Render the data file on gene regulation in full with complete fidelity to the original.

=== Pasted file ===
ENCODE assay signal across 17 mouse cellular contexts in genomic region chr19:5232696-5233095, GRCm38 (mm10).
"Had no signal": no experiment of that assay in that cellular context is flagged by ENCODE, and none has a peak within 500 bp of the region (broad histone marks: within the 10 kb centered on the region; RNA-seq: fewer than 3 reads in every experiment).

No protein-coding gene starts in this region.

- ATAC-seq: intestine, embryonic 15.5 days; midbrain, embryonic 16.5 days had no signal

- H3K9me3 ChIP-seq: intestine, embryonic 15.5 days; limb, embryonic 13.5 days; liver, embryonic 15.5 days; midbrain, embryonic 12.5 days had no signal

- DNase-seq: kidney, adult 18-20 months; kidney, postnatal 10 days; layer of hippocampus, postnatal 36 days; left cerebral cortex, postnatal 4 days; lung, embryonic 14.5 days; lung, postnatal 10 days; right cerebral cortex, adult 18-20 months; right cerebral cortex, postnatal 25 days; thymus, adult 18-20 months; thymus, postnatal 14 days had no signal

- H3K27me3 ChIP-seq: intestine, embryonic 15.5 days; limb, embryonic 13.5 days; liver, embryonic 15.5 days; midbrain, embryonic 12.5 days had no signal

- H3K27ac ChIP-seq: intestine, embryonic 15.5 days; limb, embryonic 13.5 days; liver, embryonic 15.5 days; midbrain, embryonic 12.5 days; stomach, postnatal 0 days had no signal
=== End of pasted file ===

ENCODE assay signal across 17 mouse cellular contexts in genomic region chr19:5232696-5233095, GRCm38 (mm10).
"Had no signal": no experiment of that assay in that cellular context is flagged by ENCODE, and none has a peak within 500 bp of the region (broad histone marks: within the 10 kb centered on the region; RNA-seq: fewer than 3 reads in every experiment).

No protein-coding gene starts in this region.

- ATAC-seq: intestine, embryonic 15.5 days; midbrain, embryonic 16.5 days had no signal

- H3K9me3 ChIP-seq: intestine, embryonic 15.5 days; limb, embryonic 13.5 days; liver, embryonic 15.5 days; midbrain, embryonic 12.5 days had no signal

- DNase-seq: kidney, adult 18-20 months; kidney, postnatal 10 days; layer of hippocampus, postnatal 36 days; left cerebral cortex, postnatal 4 days; lung, embryonic 14.5 days; lung, postnatal 10 days; right cerebral cortex, adult 18-20 months; right cerebral cortex, postnatal 25 days; thymus, adult 18-20 months; thymus, postnatal 14 days had no signal

- H3K27me3 ChIP-seq: intestine, embryonic 15.5 days; limb, embryonic 13.5 days; liver, embryonic 15.5 days; midbrain, embryonic 12.5 days had no signal

- H3K27ac ChIP-seq: intestine, embryonic 15.5 days; limb, embryonic 13.5 days; liver, embryonic 15.5 days; midbrain, embryonic 12.5 days; stomach, postnatal 0 days had no signal